Benefit: Harvested yield
The benefit of berries and mushrooms can be assessed by the proportion of the total harvested yield. Majority of berries and mushrooms are collected for domestic use and do not enter the markets. Therefore the harvested yields cannot be accurately compiled from the statistics.
Examining the amounts of berries and mushrooms entering the markets can give perception on the harvested yields. However, Finnish Forest Institute has evaluated that 60–95% of the berry harvest stayed in domestic use in 2000s. The share is approximately the same for mushrooms, ca. 60–90% of the harvest are picked for household use.
The largest berry volumes on commercial markets consist of bilberry and cowberry. In 2013 about 860 000 kg of bilberry and 760 000 kg of cowberry was delivered to the retailers. Compared to these quantities the yields of other berries in commercial markets are minimal and the data have not been collected every year. The yield of cloudberry fluctuates strongly annually. During the past decade the quantity in commercial markets has varied between 130 kg and 36 000 kg. The data on yields of crowberry and cranberry in commercial markets have been collected only in some years. The quantity of crowberry has been from 4 000 kg to 67 000 kg annually. The quantity of cranberry has been collected only in 2007 when it was about 4 000 kg.
The annual yield of mushrooms varies considerably. The most common mushrooms on commercial markets are ceps, milk caps, chanterelle and winter chanterelle. The volume of ceps in commercial markets has been around 350 000 kg annually on average during the past fifteen years, but there has been some years when the cep yield has peaked such as 2003 and 2010. The milk caps include northern milk cap, rufous milk cap and woolly milk cap which are the most common milk caps on commercial markets. Their volume has been approximately 200 000 kg during past fifteen years.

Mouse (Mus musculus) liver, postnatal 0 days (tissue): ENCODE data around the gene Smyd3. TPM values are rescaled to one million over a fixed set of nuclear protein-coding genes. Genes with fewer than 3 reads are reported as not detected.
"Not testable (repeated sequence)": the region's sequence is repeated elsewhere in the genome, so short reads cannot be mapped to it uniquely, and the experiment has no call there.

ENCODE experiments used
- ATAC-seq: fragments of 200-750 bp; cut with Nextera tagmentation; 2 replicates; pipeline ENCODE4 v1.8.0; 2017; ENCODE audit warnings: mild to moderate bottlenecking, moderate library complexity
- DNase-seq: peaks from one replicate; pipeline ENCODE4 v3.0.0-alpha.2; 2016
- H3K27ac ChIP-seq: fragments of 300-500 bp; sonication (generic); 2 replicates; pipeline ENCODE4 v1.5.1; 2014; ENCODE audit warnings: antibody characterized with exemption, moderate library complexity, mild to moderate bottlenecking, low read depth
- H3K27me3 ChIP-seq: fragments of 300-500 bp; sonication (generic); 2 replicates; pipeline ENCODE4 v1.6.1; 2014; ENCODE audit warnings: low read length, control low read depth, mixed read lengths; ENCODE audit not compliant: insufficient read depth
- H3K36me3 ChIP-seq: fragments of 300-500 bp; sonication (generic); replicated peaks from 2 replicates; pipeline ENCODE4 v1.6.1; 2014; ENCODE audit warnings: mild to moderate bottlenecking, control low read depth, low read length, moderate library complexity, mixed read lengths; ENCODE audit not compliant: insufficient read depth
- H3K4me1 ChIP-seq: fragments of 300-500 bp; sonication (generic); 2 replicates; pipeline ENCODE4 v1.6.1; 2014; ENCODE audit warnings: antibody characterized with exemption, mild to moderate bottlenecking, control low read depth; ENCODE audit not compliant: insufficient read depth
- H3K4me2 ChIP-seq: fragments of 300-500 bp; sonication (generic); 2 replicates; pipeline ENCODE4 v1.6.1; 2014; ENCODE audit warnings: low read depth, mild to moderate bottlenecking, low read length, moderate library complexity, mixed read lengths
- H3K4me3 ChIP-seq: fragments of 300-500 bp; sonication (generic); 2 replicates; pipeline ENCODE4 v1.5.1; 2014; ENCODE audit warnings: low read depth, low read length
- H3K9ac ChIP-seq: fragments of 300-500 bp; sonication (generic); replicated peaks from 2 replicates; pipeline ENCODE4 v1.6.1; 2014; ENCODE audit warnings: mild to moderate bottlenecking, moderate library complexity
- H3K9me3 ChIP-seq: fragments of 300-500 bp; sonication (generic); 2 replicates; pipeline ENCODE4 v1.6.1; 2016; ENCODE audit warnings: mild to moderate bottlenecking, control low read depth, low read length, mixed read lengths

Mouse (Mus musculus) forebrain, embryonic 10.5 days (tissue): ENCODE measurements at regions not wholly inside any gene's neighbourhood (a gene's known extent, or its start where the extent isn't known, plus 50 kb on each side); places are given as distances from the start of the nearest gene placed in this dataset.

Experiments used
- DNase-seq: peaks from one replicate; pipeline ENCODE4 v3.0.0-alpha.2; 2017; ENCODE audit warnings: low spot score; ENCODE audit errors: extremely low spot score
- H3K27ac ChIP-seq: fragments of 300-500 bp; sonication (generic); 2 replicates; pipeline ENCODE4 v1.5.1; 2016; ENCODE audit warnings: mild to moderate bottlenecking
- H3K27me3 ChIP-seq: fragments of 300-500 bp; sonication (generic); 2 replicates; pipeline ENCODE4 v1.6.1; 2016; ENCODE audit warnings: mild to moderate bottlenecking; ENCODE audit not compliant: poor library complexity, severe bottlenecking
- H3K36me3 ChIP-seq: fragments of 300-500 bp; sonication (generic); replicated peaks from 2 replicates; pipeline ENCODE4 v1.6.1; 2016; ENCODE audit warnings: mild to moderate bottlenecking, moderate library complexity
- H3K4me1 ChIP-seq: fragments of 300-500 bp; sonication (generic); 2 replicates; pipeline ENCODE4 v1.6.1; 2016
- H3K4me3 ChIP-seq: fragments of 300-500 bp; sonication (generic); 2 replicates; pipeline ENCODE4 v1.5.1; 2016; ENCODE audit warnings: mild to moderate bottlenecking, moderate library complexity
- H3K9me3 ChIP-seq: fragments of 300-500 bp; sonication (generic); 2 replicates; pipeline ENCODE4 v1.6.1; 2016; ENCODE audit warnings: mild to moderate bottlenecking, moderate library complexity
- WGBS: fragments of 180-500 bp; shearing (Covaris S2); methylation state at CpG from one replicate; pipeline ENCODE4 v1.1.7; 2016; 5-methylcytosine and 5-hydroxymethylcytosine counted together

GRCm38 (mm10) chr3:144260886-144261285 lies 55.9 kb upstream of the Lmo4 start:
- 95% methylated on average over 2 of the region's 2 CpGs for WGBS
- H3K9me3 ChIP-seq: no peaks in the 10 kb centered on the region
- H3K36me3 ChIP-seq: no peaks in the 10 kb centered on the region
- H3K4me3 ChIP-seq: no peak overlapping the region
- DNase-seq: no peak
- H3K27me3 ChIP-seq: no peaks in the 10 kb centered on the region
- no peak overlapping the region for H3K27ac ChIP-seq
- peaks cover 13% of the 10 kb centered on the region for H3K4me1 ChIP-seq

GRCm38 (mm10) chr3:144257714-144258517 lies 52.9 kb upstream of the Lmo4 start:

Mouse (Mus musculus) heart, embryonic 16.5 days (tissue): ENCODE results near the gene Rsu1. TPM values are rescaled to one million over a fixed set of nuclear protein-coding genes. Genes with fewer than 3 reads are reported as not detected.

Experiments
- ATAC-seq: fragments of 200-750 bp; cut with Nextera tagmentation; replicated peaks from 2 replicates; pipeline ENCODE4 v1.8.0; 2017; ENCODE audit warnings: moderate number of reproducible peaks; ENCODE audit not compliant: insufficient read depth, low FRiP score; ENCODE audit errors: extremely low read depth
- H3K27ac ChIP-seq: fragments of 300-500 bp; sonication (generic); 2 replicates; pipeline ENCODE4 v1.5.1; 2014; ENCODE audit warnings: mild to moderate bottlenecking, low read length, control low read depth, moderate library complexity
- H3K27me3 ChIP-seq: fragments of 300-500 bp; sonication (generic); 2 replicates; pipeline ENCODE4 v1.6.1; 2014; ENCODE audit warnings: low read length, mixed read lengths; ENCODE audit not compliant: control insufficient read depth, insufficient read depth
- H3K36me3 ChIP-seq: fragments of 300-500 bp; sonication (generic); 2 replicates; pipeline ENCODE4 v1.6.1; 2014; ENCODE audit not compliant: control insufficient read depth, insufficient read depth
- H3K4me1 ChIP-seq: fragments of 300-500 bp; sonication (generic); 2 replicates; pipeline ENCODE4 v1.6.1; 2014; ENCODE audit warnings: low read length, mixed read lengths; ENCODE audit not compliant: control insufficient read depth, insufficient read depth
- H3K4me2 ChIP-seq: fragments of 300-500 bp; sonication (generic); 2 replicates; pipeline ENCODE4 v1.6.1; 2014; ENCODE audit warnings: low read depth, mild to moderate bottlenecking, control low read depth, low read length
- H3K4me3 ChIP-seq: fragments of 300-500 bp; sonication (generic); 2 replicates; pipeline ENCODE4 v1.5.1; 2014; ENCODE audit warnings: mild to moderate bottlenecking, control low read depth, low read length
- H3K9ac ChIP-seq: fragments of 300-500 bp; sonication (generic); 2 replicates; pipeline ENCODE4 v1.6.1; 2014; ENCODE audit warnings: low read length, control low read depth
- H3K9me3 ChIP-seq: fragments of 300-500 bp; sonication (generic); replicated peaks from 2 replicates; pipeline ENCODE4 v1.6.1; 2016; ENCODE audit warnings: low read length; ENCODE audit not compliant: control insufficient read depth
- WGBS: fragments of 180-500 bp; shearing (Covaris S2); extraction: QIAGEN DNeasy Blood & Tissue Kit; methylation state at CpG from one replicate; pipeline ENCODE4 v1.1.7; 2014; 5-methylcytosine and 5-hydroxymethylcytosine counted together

The volumes of chanterelle and winter chanterelle vary even more extensively than that of ceps and milk caps. Especially the volume of winter chanterelle on commercial markets has fluctuated between 10 kg and 90 000 kg annually during 1998–2012. Approximately the volumes of chanterelle and winter chanterelle has been altogether around 40 000 kg annually. Other mushrooms include false morel, horn of plenty, Albatrellus ovinus, velvet bolete, wood hedgehog, false saffron milk cap, saffron milk cap, Morchella conica and russulas. These are mostly used in domestic households and are uncommon on commercial markets.
- Updated (19.01.2015)